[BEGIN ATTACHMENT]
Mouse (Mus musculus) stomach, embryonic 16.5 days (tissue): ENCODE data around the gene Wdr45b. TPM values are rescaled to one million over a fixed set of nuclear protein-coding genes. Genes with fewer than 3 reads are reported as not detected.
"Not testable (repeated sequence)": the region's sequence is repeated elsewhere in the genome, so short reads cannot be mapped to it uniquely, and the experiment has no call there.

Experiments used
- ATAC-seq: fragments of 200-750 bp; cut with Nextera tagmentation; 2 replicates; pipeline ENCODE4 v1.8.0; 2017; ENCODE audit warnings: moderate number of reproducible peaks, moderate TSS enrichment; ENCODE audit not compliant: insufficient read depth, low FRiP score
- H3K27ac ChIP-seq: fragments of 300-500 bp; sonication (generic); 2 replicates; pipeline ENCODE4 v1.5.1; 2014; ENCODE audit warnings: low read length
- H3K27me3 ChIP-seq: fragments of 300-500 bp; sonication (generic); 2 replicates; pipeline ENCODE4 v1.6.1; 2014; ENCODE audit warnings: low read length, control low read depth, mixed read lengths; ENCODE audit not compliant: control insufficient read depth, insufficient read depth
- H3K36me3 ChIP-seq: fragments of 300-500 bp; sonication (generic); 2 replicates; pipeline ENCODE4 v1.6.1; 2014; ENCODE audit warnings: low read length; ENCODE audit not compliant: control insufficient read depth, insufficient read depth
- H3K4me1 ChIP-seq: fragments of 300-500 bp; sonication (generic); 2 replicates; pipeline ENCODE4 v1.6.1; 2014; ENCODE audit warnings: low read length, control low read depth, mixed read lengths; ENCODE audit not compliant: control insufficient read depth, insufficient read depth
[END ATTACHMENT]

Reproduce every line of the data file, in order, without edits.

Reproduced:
Mouse (Mus musculus) stomach, embryonic 16.5 days (tissue): ENCODE data around the gene Wdr45b. TPM values are rescaled to one million over a fixed set of nuclear protein-coding genes. Genes with fewer than 3 reads are reported as not detected.
"Not testable (repeated sequence)": the region's sequence is repeated elsewhere in the genome, so short reads cannot be mapped to it uniquely, and the experiment has no call there.

Experiments used
- ATAC-seq: fragments of 200-750 bp; cut with Nextera tagmentation; 2 replicates; pipeline ENCODE4 v1.8.0; 2017; ENCODE audit warnings: moderate number of reproducible peaks, moderate TSS enrichment; ENCODE audit not compliant: insufficient read depth, low FRiP score
- H3K27ac ChIP-seq: fragments of 300-500 bp; sonication (generic); 2 replicates; pipeline ENCODE4 v1.5.1; 2014; ENCODE audit warnings: low read length
- H3K27me3 ChIP-seq: fragments of 300-500 bp; sonication (generic); 2 replicates; pipeline ENCODE4 v1.6.1; 2014; ENCODE audit warnings: low read length, control low read depth, mixed read lengths; ENCODE audit not compliant: control insufficient read depth, insufficient read depth
- H3K36me3 ChIP-seq: fragments of 300-500 bp; sonication (generic); 2 replicates; pipeline ENCODE4 v1.6.1; 2014; ENCODE audit warnings: low read length; ENCODE audit not compliant: control insufficient read depth, insufficient read depth
- H3K4me1 ChIP-seq: fragments of 300-500 bp; sonication (generic); 2 replicates; pipeline ENCODE4 v1.6.1; 2014; ENCODE audit warnings: low read length, control low read depth, mixed read lengths; ENCODE audit not compliant: control insufficient read depth, insufficient read depth